After being in the Cusco area for a week or so, it´s really easy to regard the next set of ruins on your sightseeing list as most likely being ´just a big pile of rocks.´ After all, if you´ve seen one set of ruins, you´ve seen them all, right?
Not so fast.
Tipon is worth a visit – for several reasons. First of all, it´s a relatively inexpensive site. It is one of the sights on the Turistico Boleto. The Turisto Boleto is a ticket with pre-paid entry for about ten sites and museums found in the Cusco area. The only problem is that the Turistico Boleto is only valid for about a week and it´s really difficult to find the time to see everything on it that you´ve pre-paid for. Most people have to drop something off their list. A lot of people skip Tipon because compared to most of the sites on the boleto, it´s slightly out of the way.
I love Tipon! Compare the ten sole (3. 30 USD) price of admittance (without a Turistico Boleto) to the $42 USD price of Machu Picchu and your wallet will be especially happy. Plus, while there are a fair amount of tourists, this site is tranquilo compared to the throngs of folks headed to Machu Picchu.
I have a feeling that it won´t be too long before the foot traffic at the Tipon site steadily increases. The town of Tipon seems to be working on the roads heading toward the ruins and the town is currently seeing alot of construction. Right now, there aren´t many restaurants in the square, but stop off at the main highway that goes through town after your excursion to the ruins and you´ll find no less than fifteen cuyerias – places that offer Peru´s specialty of guinea pig – served up fried, baked or wood fired in gigantic home-made circular clay brick ovens.
Tipon itself is amazing . . . ! The impressive Inca water fountains are still in working order 500 years after the collapse of the empire. I think that the gorgeous fountains alone are reason enough for a visit. But also, the grounds are immaculate – not much trash and very well-kept with lots and lots of green, green grass to lounge in or have a picnic.
There are three main areas to the ruins of Tipon. The main ruins are composed of a mass of twelve huge open grassy areas, each one larger than the next that eventually end in a network of gurgling stone fountains. Furthest up the mountain you´ll find more ruins that are difficult at best to spy from the main site. Follow the rock stairway to find this part and the overhang that gives a spectacular view of the entire valley surrounding the area. The third area you will see as you climb up to the main grassy area. You will notice the entire area of mid-height ruins located sort of in front of the grassy areas, closer to the entrance, higher than the main area and lower than the highest points and not easily seen from the entrance.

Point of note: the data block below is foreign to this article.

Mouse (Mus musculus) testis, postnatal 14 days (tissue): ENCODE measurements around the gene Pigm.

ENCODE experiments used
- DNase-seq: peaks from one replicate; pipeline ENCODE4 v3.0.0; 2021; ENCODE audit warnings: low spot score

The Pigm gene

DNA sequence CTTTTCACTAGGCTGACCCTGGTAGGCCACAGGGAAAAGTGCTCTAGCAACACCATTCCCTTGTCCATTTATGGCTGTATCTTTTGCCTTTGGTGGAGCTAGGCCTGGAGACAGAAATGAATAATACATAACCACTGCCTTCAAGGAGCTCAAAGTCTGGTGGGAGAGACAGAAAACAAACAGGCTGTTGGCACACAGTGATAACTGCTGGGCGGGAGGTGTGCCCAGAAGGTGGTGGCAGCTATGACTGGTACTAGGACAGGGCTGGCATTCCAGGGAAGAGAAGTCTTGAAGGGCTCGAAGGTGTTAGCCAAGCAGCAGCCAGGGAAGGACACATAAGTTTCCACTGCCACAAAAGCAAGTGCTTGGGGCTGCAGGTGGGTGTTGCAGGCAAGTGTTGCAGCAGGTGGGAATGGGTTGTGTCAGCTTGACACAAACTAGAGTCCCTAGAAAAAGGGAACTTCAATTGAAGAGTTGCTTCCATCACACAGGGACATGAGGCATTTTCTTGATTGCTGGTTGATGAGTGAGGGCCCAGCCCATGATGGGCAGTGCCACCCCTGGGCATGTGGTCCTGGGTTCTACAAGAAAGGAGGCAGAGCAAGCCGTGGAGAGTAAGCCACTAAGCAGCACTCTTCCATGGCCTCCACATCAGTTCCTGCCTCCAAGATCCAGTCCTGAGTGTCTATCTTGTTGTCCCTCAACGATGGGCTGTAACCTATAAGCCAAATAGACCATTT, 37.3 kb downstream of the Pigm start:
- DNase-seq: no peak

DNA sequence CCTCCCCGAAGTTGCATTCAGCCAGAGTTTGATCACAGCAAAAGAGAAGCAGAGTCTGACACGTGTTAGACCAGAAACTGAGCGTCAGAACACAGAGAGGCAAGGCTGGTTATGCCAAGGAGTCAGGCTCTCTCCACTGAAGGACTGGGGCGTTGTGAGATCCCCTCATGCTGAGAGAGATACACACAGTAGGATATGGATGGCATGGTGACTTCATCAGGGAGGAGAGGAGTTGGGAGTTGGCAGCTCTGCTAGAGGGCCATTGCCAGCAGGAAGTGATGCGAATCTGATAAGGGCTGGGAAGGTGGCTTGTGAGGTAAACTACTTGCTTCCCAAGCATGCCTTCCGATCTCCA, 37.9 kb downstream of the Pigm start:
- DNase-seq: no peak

More excavation is currently underway at the site – both at the top as well as the middle section. After we left the overlook at the top of the site, we decided to blaze our own trail down the side of the grass and cacti covered mountain instead of taking the paved route. That was a fun adventure, but if you decide to blaze your own trail, I highly recommend the use of a walking stick in order to keep the cactus from poking out your eyeballs. As we climbed down the side of the hill from the rocky overlook, our goal was to end up on the back side of the secluded middle area near the front of the site. After an hour of sliding down the mountain and avoiding cactus, we made it. We ended up surprising a kid who was excavating even more Inca stairways . . .
From the ruins of Tipon, we walked the entire way down the mountain back to the main road and town. BTW, the guide book we have says the hike UP to the ruins will take about an hour. That is completely incorrect. Get a cab up there, or else the altitude will wreck you . . . it would have taken me at least two and half hours to walk up there. But the walk down DOES take about an hour and since it´s all downhill, it´s fairly easy. From the ruins, there is a separate footpath that runs almost half way down the mountain so that you don´t have to walk the entire length via the dusty gravel road that the taxis take.
The people in the actual town of Tipon are not as accustomed to seeing tourists as other towns like Pisac, Cusco and Aguas Calientes. Not that the people of Tipon aren´t friendly, just know that the kids will probably stare more or possibly poke some fun at you . . .
Tipon is incredible . . . and mark my words, within the next two years, I am willing to bet that the tourist traffic there doubles.